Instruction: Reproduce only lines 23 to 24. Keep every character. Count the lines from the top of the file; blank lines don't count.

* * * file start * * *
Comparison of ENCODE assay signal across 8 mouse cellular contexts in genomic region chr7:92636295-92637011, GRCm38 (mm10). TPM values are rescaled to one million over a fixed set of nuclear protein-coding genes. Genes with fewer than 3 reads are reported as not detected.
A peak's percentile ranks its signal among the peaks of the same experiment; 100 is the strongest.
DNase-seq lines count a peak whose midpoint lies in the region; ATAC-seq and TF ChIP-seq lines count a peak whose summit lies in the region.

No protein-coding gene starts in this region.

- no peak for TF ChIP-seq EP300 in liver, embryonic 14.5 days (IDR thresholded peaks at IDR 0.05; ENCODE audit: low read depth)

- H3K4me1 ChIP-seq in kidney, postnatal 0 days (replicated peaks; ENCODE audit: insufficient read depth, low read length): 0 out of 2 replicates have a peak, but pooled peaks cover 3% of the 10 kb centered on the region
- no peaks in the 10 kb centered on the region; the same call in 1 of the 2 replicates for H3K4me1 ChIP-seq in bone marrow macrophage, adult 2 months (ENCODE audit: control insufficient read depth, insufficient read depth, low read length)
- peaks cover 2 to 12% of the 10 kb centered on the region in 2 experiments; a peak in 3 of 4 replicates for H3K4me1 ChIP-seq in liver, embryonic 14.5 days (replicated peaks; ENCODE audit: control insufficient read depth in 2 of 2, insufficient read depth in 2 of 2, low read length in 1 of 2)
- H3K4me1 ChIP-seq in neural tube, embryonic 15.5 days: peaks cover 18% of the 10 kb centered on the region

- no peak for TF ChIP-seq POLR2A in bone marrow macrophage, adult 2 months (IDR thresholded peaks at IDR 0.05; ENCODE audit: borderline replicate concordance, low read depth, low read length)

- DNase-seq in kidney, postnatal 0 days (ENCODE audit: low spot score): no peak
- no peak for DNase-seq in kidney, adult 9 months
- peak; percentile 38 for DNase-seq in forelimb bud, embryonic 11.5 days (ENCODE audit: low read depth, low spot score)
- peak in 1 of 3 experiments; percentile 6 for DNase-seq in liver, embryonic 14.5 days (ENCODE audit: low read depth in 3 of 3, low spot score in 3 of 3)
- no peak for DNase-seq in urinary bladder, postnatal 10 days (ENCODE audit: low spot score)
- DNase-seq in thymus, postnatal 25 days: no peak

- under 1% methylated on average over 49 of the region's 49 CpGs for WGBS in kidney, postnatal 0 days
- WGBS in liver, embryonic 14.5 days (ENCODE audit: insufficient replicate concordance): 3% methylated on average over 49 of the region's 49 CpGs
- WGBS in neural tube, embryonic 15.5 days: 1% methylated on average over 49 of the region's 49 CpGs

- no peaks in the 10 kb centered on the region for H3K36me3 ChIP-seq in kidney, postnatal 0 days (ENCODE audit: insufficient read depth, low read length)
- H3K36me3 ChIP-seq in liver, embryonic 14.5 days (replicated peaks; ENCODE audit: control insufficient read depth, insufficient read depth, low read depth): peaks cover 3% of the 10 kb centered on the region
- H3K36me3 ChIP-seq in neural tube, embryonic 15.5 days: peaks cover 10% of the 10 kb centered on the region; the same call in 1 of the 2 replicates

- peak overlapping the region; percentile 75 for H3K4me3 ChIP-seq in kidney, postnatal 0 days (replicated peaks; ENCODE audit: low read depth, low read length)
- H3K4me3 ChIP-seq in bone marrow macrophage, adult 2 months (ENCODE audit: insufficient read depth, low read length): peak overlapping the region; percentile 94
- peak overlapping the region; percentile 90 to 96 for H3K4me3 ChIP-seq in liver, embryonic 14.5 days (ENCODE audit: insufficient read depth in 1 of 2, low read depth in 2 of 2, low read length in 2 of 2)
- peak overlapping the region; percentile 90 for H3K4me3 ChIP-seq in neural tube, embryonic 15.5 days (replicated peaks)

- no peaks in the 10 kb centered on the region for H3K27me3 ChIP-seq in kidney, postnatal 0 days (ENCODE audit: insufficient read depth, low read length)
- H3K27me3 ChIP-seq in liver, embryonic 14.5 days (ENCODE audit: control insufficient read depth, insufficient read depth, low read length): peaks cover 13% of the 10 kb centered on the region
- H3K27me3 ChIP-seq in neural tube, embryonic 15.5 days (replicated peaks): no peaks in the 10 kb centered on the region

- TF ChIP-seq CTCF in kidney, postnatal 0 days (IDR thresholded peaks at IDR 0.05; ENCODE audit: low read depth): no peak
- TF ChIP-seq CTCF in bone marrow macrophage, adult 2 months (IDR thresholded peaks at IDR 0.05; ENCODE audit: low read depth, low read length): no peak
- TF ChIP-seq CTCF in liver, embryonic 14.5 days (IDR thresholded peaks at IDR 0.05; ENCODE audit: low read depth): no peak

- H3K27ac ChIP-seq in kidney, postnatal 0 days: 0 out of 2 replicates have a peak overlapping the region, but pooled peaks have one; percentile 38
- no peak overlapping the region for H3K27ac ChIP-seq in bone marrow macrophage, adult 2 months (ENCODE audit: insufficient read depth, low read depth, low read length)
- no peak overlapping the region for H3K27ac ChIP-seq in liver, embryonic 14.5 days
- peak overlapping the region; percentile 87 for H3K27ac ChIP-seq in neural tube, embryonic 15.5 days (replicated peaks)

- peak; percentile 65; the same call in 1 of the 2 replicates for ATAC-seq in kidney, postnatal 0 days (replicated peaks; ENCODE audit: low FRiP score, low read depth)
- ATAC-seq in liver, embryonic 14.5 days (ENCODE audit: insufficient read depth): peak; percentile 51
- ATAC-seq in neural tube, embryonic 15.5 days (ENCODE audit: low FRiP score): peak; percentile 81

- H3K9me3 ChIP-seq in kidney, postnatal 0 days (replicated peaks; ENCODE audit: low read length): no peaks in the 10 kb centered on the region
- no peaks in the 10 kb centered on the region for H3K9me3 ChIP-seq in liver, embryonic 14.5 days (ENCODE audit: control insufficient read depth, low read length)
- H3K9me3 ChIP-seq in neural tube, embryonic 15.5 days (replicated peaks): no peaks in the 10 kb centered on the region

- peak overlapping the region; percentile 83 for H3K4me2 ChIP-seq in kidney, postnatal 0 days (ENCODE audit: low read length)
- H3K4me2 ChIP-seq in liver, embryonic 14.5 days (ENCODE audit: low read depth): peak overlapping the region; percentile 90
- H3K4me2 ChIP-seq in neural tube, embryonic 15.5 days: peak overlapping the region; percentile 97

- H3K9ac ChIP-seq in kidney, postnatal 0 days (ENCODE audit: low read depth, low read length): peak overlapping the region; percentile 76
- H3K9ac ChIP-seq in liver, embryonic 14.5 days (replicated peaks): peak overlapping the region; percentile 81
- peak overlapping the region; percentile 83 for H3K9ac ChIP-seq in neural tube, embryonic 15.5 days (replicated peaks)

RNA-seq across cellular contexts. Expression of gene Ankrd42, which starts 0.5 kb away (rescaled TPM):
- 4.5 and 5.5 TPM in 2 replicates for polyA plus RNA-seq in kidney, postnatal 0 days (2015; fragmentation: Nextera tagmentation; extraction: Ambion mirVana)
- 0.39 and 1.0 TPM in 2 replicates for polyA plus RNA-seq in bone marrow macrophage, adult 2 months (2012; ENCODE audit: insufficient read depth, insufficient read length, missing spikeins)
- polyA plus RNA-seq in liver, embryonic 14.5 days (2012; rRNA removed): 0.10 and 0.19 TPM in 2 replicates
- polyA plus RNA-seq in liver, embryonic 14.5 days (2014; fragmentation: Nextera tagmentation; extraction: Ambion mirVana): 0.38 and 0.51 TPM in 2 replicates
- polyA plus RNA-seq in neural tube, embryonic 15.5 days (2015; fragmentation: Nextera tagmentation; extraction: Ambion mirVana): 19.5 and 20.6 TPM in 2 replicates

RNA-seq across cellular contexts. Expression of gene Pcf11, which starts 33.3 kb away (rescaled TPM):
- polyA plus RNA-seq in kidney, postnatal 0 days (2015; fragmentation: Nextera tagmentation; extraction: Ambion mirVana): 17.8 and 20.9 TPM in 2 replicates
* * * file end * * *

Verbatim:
- peak overlapping the region; percentile 75 for H3K4me3 ChIP-seq in kidney, postnatal 0 days (replicated peaks; ENCODE audit: low read depth, low read length)
- H3K4me3 ChIP-seq in bone marrow macrophage, adult 2 months (ENCODE audit: insufficient read depth, low read length): peak overlapping the region; percentile 94